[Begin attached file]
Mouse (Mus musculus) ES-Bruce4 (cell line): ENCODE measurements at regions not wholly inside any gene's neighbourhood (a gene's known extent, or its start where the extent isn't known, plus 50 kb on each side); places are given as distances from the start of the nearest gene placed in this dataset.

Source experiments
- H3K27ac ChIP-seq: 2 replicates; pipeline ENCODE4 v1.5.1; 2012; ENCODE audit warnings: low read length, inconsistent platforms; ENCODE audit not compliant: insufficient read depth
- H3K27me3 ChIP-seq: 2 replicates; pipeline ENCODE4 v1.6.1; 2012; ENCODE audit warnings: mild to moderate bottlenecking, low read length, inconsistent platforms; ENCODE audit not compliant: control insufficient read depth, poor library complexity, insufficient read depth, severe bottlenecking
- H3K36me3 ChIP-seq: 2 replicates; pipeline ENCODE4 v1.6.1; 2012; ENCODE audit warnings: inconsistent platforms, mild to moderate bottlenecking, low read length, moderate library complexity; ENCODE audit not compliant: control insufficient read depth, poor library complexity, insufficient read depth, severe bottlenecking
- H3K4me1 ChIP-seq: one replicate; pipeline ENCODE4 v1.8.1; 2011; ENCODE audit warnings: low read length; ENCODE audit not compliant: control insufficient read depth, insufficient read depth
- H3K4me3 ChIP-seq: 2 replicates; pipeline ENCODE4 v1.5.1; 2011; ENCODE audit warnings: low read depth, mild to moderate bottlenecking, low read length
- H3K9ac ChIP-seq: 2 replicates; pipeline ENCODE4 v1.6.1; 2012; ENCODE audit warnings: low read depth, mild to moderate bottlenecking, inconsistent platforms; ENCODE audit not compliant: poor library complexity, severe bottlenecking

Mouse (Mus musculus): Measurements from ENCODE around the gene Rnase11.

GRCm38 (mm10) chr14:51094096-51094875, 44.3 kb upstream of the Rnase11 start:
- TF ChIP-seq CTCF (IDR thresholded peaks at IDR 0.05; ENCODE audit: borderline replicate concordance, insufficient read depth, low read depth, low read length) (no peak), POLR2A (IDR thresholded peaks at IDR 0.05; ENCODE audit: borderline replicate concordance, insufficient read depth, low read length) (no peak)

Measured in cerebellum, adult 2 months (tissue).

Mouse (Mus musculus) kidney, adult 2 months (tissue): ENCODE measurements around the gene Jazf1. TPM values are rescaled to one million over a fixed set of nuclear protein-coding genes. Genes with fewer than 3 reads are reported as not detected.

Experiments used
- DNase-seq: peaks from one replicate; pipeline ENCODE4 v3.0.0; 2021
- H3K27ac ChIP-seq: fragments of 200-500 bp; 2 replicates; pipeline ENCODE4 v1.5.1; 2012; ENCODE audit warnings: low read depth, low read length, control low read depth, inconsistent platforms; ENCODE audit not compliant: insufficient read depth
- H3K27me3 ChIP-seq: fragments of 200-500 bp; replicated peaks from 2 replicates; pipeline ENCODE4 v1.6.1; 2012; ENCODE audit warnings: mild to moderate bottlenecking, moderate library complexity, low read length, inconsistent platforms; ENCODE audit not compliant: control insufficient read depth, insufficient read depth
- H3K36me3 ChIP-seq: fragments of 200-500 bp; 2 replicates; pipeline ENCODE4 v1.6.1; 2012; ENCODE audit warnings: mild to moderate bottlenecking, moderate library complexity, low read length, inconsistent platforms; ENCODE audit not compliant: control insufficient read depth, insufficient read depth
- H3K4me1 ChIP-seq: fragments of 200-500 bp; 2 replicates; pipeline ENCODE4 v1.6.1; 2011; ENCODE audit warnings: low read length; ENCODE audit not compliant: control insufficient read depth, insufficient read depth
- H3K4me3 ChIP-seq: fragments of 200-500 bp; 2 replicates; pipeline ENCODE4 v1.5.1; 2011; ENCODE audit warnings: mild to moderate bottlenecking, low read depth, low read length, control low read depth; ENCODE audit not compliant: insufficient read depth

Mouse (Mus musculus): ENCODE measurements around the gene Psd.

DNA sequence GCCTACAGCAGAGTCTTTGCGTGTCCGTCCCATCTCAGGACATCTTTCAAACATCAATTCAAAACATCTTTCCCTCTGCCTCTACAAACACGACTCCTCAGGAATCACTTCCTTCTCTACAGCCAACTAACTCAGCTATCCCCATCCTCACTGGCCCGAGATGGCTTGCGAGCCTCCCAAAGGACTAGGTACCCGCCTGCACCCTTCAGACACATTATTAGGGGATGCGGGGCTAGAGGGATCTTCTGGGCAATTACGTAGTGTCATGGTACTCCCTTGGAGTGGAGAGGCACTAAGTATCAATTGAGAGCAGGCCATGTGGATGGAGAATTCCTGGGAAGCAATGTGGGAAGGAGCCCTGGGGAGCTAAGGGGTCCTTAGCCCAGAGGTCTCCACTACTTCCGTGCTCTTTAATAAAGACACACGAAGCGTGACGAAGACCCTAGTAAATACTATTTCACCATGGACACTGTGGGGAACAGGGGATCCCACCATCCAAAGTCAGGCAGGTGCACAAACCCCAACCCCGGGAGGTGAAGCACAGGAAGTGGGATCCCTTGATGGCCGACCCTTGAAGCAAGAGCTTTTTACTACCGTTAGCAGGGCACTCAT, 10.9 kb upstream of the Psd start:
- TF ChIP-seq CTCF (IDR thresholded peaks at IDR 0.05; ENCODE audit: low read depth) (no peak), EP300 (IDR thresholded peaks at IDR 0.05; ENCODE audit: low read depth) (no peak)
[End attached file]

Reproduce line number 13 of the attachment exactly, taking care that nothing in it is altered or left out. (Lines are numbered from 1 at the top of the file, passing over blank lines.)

Mouse (Mus musculus) kidney, adult 2 months (tissue): ENCODE measurements around the gene Jazf1. TPM values are rescaled to one million over a fixed set of nuclear protein-coding genes. Genes with fewer than 3 reads are reported as not detected.